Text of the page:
Strava segment: -link-
Times Giro d’Italia passed the Valparola: 3
Water fountains: 1 in the town of San Cassiano near the church
The Passo Valparola is the nearest climb that starts from my home…and it is the one that I ride less. Maybe it’s because of its length or because I’m just not able to warm up enough to ride it at a regular pace in the 3km that separates my doorstep to the start of the climb. Some cyclists calculate the start of the climb from the town of Armentarola, others from San Cassiano. But the real climb actually starts at La Villa – and this is a portion of the ride that you shouldn’t underestimate because, as always, your legs will already be telling you how the day will be right from the start.
From La Villa you take the road that goes to San Cassiano. Take a short descent, pass a bridge and you’re at the first 4 hairpins. And, where there are hairpins, there is usually a nice gradient. The gradient of the first km is between 7%-8%, enough to make you feel the pain if you come from a long descent or start without a bit of a warm-up. After the hairpins, the next 3 km towards the town of San Cassiano just have a gradient between 4%-5%. Once you arrive at the roundabout just outside the town you have 2 choices: 1) go right, skip the town of San Cassiano and you’ll head to a nice 13% ramp; 0r 2) go left and go through San Cassiano (where you can fill your bidons at the water fountain near the church, if needed). The climb is nicer if you take the 2nd choice.
Once you intersect with the road that skipped the centre town of San Cassiano, you’ll climb towards the hamlet of Armentarola. Here’s where you can take your last breath before the Passo Valparola starts! The road descends gently and you can build up some speed in order to ‘fly’ over the 1% gradient uphill towards the ‘Saré’ bridge. From this bridge, in the distance you’ll see the road that gets steeper along a long, right turn.
From here onwards, as you climb the Passo Valparola, you’ll be riding through a nice forest. To your left you’ll see the Conturines mountain range getting nearer as you ride the first hairpins (great place for pictures). Then the road follows the natural contour of the mountain and takes you south. The road on this portion of the ride can be really bumby during certain times of the year due to continous landslides. At certain points you’ll need to pedal out of the saddle in order to gain some speed.
Up to here, those of you in good shape will be pushing hard and the Passo Valparola will feel like a normal climb. Those of you with less training will start to feel the fatigue because of the length of the climb. It gets interesting at 3/4 of the climb. On your left side you’ll see the Alta Badia Good Bye sign (you’re leaving the Alta Badia area) and in front of you the road turns left. Here things start to get serious with a 10%-11% gradient. No hairpins to let your legs breathe for the next 1.5 km. You won’t even notice that you’re gaining altitude and the forest trees are slowly disappearing making way for the famous lunar landscape of the Valparola. Finally, a first right turn, and from here you’ll have an amazing view of the entire Alta Badia Valley all the way down to La Villa where you started.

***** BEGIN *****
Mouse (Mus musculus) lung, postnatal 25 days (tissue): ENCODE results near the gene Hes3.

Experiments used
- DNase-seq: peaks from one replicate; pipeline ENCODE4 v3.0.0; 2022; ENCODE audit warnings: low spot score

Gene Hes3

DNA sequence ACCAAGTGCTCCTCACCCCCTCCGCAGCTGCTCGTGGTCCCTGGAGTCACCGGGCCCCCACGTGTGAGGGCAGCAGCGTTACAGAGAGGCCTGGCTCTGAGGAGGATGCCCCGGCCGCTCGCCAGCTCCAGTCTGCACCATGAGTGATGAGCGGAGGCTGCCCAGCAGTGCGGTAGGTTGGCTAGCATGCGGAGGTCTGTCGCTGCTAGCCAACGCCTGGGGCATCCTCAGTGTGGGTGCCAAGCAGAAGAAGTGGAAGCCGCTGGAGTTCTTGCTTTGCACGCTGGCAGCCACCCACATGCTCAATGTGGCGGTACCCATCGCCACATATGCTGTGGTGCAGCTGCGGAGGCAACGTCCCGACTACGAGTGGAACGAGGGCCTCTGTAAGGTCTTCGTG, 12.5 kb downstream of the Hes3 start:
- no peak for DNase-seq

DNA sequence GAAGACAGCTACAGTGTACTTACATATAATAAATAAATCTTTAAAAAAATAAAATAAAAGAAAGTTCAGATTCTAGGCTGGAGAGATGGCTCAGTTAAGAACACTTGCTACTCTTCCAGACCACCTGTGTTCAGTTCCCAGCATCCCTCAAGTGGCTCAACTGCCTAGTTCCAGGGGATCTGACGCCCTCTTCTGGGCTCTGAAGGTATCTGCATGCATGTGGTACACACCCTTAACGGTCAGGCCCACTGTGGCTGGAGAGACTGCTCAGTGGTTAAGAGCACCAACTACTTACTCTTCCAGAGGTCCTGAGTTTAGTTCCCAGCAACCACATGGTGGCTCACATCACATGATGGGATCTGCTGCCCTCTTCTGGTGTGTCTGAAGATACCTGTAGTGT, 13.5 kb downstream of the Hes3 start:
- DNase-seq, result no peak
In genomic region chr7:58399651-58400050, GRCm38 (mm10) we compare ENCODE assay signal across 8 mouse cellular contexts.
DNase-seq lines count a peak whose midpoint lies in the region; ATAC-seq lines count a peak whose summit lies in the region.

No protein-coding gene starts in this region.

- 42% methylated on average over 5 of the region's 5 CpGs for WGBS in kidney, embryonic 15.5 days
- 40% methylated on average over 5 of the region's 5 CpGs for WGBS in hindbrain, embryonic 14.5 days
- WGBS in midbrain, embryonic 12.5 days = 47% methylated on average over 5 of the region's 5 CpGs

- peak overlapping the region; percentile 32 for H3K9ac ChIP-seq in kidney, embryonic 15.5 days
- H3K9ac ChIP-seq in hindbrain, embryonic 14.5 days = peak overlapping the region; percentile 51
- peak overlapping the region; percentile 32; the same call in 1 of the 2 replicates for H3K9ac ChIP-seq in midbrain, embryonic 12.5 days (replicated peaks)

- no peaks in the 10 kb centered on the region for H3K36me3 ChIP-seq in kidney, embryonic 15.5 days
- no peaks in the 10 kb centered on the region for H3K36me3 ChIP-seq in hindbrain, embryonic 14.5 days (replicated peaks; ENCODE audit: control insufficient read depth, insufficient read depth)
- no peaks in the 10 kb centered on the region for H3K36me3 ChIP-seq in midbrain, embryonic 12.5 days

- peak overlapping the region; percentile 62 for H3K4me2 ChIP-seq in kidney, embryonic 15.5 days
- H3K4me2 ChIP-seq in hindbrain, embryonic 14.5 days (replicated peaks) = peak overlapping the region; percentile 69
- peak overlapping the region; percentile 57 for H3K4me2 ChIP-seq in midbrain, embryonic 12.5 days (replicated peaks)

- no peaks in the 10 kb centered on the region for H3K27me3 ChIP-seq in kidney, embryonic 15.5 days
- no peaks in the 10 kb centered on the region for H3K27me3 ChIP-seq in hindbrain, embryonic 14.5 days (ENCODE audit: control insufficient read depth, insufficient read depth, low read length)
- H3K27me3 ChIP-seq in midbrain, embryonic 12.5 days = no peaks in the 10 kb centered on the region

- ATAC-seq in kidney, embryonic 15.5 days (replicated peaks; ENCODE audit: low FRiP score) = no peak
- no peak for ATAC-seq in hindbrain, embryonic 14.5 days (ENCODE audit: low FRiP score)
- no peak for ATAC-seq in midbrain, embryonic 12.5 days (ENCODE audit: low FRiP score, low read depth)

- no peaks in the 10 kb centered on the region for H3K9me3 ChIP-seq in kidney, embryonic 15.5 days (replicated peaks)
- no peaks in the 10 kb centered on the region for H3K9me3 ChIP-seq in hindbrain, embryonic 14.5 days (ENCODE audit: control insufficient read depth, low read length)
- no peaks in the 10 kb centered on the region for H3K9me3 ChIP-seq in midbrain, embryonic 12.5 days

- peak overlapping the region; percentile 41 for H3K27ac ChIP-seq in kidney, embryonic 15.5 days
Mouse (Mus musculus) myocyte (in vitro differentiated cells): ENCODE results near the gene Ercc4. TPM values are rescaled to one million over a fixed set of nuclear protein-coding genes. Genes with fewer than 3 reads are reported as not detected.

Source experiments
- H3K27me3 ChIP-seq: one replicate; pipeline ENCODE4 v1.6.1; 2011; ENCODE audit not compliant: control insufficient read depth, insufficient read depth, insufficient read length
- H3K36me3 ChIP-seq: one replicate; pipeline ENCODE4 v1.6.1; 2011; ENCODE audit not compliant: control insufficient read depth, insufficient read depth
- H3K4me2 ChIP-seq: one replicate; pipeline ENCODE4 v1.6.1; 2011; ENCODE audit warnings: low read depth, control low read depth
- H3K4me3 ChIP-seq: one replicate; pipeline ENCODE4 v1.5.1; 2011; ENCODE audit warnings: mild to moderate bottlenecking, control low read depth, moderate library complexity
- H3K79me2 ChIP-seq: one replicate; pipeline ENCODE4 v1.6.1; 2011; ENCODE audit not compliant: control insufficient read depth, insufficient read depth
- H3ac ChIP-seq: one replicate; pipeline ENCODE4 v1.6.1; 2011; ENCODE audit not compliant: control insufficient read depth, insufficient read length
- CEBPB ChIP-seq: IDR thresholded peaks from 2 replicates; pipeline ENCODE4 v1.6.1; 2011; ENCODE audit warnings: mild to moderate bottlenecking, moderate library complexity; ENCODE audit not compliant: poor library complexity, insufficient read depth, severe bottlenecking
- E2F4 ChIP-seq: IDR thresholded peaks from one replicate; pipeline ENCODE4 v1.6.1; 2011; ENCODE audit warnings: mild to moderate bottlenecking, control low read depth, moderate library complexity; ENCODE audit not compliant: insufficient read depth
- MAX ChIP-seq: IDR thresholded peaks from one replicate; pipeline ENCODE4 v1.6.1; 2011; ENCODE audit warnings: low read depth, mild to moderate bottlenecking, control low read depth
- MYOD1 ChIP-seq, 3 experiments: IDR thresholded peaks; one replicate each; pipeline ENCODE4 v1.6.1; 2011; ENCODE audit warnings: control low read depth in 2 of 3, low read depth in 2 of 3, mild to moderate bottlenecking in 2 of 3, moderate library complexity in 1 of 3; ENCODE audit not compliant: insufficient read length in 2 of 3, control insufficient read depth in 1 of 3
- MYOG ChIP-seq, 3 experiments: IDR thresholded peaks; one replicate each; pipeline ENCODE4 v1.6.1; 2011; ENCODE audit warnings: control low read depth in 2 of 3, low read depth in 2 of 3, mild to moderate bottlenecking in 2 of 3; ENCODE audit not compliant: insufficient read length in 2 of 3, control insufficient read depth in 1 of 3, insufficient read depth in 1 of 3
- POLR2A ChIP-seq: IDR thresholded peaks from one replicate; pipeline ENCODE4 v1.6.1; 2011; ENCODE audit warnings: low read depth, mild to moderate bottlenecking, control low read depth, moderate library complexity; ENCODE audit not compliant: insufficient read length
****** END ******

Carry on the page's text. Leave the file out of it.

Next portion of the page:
From here you can count just 4 hairpins to the Valparola Hut, but hold on – that’s not the top of the Valparola. If you’re riding to achieve a good time on the Strava segment, you’re going to have to push farther for the final 1 km on flat terrain because the Valparola sign is only at the end of it. Along this portion, you’ll see the 3 Sassi Austrian Fort build during World War I on your right and an amazing lunar landscape in front of you.
- Once at the top of the Valparola you find yourself in one of World War I’s ‘hot-spots’. If you stop at the 3 Sassi Fort and look west, you’ll see the Marmolada glacier. In between is a mountain with a huge a cone-like hole on its front side: this is the Col di Lana where over 8,000 soldiers lost their lives because the peak was mined. From then on it was called the “Col di Sangue”, or the “Blood Mountain”. It is worth stopping at the Museum in that area because the Dolomites are not only a nice place to cycle, but a place full of history, as well.